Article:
Over time, his business got increasingly popular and expansion was the natural next step to take. They'd accumulated some of the best shoe craftsmen in the business but needed a new premises to base the company from. Daily production needed to increase and, luckily for William, production machinery had recently hit the commercial market. Buying a location in Green Yard, he set up a factory in 1875 and began using the Goodyear Welted method of shoemaking - one of the first factories in the world to do so. It was around this time that 'Green & Son' became the iconic name we know today - Grenson.

PHOTO CREDIT: Grenson
PHOTO CREDIT: Grenson

In the years following, the business continued to see substantial growth and by 1895 its burgeoning size required the company to consider relocation again, a mere twenty years after their initial move. Setting up on the corner of Queen St and Cromwell Road, they built a new state-of-the-art factory to keep up with consumer demand. The superior production abilities of the premises partnered with the close proximity to the A6, the main road to London, saw them remain there for over 100 years until their move in 2013.

1900 - 1950s

Just seeing the company over the centurial hump, Grenson was hit hard as William passed away in 1901 to be succeeded by his son, CAK Green. Fortunately, he had created a resilient company with a solid management foundation that carried itself through the years following. Testament to this, as trade began to pick up speed their Queen St. factory premises was, once again, enlarged in the years immediately following Green's death.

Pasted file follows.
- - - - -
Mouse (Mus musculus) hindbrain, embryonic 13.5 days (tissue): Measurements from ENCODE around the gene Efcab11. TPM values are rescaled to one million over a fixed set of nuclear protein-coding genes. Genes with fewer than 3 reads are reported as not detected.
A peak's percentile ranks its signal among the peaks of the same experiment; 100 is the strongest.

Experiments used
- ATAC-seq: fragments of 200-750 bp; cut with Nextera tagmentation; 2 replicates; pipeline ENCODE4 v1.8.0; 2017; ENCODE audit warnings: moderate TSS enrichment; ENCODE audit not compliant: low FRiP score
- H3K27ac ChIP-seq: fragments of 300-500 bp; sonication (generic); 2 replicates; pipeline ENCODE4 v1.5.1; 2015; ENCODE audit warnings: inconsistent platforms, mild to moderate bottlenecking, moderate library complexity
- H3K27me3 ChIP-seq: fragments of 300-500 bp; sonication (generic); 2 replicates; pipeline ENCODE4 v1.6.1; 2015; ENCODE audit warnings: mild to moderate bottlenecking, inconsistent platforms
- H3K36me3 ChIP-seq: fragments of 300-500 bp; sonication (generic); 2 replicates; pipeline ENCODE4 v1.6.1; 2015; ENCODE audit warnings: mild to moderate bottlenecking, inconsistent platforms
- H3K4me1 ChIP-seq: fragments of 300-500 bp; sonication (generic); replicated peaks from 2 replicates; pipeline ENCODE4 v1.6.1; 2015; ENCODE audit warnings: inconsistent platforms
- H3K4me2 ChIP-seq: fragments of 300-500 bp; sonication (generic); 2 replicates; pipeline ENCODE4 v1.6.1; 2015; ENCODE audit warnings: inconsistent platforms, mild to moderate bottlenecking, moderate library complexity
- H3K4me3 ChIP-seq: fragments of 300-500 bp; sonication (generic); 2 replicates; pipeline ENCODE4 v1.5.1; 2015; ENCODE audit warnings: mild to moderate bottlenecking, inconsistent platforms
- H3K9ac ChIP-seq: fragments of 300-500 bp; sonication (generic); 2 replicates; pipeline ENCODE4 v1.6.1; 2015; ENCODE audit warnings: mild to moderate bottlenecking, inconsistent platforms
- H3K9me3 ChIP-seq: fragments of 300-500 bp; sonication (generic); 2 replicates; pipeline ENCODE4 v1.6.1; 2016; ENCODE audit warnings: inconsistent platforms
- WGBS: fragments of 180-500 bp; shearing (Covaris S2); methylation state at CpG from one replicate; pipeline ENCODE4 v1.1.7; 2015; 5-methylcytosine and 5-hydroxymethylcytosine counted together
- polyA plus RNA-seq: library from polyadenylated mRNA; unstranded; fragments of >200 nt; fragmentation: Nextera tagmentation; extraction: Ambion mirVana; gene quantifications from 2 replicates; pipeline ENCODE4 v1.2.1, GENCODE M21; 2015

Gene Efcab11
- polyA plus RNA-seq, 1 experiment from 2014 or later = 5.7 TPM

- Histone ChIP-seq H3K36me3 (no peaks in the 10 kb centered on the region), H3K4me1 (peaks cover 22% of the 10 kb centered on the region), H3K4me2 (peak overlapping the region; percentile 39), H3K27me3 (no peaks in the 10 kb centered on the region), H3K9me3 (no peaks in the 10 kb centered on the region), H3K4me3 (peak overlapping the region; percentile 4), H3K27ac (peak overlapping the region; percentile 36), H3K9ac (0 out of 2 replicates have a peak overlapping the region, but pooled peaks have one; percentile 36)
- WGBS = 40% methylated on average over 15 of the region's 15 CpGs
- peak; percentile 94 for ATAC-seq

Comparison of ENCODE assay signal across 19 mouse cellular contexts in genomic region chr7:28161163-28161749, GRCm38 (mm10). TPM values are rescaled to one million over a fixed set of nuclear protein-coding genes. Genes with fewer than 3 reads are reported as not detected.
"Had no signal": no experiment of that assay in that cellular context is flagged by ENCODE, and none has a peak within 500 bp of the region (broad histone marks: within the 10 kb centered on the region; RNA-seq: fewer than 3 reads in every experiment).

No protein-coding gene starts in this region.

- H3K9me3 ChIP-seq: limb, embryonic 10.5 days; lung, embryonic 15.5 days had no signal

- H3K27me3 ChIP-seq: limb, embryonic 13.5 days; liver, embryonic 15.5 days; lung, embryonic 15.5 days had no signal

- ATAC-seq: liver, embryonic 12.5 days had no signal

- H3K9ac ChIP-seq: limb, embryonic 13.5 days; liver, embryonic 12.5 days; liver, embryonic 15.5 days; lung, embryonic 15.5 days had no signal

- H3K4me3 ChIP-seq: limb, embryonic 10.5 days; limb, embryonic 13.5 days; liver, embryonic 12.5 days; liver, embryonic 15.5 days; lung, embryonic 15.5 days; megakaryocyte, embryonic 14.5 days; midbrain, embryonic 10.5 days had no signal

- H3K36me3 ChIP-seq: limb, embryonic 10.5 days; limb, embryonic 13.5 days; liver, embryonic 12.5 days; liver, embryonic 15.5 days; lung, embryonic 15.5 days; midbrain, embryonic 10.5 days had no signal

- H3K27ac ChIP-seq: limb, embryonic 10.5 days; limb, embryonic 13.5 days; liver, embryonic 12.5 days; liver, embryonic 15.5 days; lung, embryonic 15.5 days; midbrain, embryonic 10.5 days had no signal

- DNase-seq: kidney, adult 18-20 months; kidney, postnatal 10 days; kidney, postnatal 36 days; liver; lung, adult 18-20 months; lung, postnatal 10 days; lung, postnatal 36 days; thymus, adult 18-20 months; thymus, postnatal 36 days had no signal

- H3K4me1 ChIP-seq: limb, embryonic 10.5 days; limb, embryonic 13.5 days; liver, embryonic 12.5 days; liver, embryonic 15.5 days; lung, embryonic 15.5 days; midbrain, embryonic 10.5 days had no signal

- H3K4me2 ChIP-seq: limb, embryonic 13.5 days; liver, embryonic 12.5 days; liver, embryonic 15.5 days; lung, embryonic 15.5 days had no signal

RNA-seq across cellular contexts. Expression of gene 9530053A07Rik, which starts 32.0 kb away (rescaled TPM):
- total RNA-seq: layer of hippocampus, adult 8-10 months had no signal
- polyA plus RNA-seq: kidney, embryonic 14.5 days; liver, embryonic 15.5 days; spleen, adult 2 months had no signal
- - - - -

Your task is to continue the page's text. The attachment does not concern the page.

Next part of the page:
Around this time, the idea of global marketing and brand recognition really came into its own. Brands had started trademarking their names and investing in methods to increase awareness. Ever the pioneers, the registration of the Grenson brand name was filed in 1913 and, as it turns out, was the first brand name to be registered in the UK - highlighting Grenson's forward thinking nature.

PHOTO CREDIT: Grenson
PHOTO CREDIT: Grenson

Along with the registration of the Grenson name, came mass distribution across retailers worldwide. As the global trade market began to light up in the early 20th century, Grenson started shipping their shoes across the world to Europe, the U.S and further afield. By this time, the company had developed its name as a global force in footwear to be respected alongside the best of them.

As with all large national companies, as the World Wars came about Grenson were called upon to serve the boys in the trenches. The insatiable demand for footwear among the soldiers saw the Grenson factory open nearly 24 hours a day with a staff of over 500 producing shoes on a daily basis. They were predominantly manufacturing thousands of purpose-built shoes and boots for the British and Allied forces which would withstand the tumultuous nature of war and the tough environment. One such development was a flying boot with a leg that zips off to make running a little more bearable if shot in enemy territory - how very practical!

PHOTO CREDIT: Grenson
PHOTO CREDIT: Grenson

1950 - 2005